As Japan underwent spectacular economic growth in the 1960s and 1970s, baseball evolved into a highly successful commercial enterprise thanks to televised games and rising levels of national income. The long-reigning Yomiuri Giants fielded superstars that attained the status of national heroes – foremost among them Sadaharu Oh. In 1977, he broke American Hank Aaron’s lifetime homerun record of 755.

In fiercely competitive one-upmanship, Japanese professional baseball clubs looked to the United States for hired guns to bolster their offensive power. American professionals of diverse levels of accomplishment were recruited to play in Japan. Each club was initially allowed to have two foreign players on the active roster. Many went back home with little success, while some, like Warren Cromartie of the Tokyo Giants, Randy Bass of the Hanshin Tigers, and Don Blasingame of the Nankai Hawks, thrived.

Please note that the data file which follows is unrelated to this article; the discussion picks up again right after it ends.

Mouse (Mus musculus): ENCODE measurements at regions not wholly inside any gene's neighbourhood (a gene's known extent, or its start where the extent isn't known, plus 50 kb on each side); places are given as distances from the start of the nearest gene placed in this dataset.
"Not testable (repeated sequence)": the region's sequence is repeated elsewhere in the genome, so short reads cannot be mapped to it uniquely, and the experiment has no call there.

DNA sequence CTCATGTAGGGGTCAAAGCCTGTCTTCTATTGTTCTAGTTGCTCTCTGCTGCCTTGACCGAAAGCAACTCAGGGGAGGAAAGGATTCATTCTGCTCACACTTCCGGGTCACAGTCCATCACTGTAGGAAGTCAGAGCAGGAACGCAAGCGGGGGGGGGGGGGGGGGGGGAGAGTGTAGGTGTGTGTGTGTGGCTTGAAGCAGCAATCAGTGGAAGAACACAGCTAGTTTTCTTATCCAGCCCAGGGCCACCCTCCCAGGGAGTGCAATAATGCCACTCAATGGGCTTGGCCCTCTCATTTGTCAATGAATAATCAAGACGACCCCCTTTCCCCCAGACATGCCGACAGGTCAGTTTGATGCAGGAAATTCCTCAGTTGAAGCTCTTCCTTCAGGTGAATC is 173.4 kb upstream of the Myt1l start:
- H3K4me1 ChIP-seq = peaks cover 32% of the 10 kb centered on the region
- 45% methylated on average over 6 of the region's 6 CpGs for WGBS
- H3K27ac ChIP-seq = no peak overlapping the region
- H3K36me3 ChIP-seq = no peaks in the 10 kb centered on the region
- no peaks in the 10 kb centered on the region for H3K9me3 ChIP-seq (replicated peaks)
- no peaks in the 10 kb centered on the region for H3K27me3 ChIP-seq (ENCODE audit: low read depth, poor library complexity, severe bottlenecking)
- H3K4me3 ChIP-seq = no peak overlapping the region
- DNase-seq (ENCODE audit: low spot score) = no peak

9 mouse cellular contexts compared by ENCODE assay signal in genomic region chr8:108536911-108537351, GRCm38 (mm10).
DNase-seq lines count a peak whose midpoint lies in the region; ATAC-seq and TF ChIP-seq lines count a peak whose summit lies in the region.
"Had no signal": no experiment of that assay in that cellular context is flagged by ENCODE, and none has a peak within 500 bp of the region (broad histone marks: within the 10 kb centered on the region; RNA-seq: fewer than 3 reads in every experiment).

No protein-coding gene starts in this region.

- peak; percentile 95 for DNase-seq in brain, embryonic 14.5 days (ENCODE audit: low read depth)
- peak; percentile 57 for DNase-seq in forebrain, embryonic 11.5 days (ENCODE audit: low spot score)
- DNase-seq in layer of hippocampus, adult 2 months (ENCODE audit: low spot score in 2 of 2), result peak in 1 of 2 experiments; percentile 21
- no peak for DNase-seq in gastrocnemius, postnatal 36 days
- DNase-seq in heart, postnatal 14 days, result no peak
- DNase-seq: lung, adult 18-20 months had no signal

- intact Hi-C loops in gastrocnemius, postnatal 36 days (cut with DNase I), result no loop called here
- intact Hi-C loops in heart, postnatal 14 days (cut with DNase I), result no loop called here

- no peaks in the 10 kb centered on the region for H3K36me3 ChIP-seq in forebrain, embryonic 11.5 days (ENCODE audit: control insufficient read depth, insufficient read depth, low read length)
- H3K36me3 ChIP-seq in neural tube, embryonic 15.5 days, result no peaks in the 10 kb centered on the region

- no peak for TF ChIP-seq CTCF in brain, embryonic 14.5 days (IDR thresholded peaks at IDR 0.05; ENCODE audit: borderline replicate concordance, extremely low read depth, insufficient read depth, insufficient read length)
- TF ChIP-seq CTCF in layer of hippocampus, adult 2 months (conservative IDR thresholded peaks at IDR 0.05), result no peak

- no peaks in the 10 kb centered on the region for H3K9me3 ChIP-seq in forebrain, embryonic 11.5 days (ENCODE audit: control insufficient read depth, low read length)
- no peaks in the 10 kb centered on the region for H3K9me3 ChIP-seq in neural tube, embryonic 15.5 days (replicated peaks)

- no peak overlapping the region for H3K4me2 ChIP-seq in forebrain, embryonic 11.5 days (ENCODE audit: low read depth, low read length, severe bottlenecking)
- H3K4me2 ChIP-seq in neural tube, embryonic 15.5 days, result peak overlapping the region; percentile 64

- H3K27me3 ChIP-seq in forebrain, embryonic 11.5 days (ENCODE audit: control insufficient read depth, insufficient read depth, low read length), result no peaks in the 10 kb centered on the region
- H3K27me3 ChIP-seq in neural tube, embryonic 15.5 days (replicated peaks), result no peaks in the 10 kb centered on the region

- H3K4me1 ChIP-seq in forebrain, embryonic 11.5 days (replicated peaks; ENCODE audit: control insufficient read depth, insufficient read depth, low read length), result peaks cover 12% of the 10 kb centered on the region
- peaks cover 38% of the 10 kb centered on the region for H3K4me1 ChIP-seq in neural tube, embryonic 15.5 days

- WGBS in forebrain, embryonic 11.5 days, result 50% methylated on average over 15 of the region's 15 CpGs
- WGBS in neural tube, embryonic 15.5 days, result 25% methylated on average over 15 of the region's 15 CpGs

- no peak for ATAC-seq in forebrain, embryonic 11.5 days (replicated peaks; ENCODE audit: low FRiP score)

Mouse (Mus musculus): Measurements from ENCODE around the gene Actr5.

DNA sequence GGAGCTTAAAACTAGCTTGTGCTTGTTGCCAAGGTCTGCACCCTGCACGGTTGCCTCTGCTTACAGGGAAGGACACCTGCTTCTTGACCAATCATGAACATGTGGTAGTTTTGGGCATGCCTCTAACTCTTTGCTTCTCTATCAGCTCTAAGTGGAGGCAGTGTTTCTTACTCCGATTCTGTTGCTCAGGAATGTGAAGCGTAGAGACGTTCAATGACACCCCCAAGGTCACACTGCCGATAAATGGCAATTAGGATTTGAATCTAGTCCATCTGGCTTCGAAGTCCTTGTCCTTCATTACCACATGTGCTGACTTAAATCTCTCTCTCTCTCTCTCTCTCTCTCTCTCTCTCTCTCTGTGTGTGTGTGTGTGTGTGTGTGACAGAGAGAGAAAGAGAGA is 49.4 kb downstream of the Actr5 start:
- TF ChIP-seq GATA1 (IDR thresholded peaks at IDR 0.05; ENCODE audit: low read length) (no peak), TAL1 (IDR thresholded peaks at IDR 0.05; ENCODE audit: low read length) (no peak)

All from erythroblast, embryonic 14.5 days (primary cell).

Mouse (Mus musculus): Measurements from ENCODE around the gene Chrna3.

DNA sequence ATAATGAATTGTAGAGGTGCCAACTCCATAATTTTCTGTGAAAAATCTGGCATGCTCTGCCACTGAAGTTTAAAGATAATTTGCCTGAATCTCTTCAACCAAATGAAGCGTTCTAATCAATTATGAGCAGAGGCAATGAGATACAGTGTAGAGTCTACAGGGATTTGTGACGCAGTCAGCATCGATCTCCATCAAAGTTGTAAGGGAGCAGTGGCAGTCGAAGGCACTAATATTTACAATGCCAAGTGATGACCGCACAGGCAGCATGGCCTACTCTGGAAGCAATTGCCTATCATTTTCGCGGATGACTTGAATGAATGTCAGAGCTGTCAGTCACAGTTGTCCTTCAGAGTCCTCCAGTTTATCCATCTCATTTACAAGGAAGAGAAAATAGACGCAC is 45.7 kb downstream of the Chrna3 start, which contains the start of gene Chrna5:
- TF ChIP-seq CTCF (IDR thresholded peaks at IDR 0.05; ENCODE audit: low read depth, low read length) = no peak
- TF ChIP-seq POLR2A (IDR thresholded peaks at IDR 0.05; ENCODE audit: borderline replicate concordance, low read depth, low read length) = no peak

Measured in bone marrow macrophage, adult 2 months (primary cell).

The first Japanese to play in the MLB was Masanori Murakami, who pitched for the San Francisco Giants for two seasons before returning to Japan. The contractual dispute between the Nankai Hawks, Murakami’s home club, and the Giants ruptured the relationship between MLB and Japanese organized baseball. Consequently, no Japanese player would play in the American majors for the next three decades.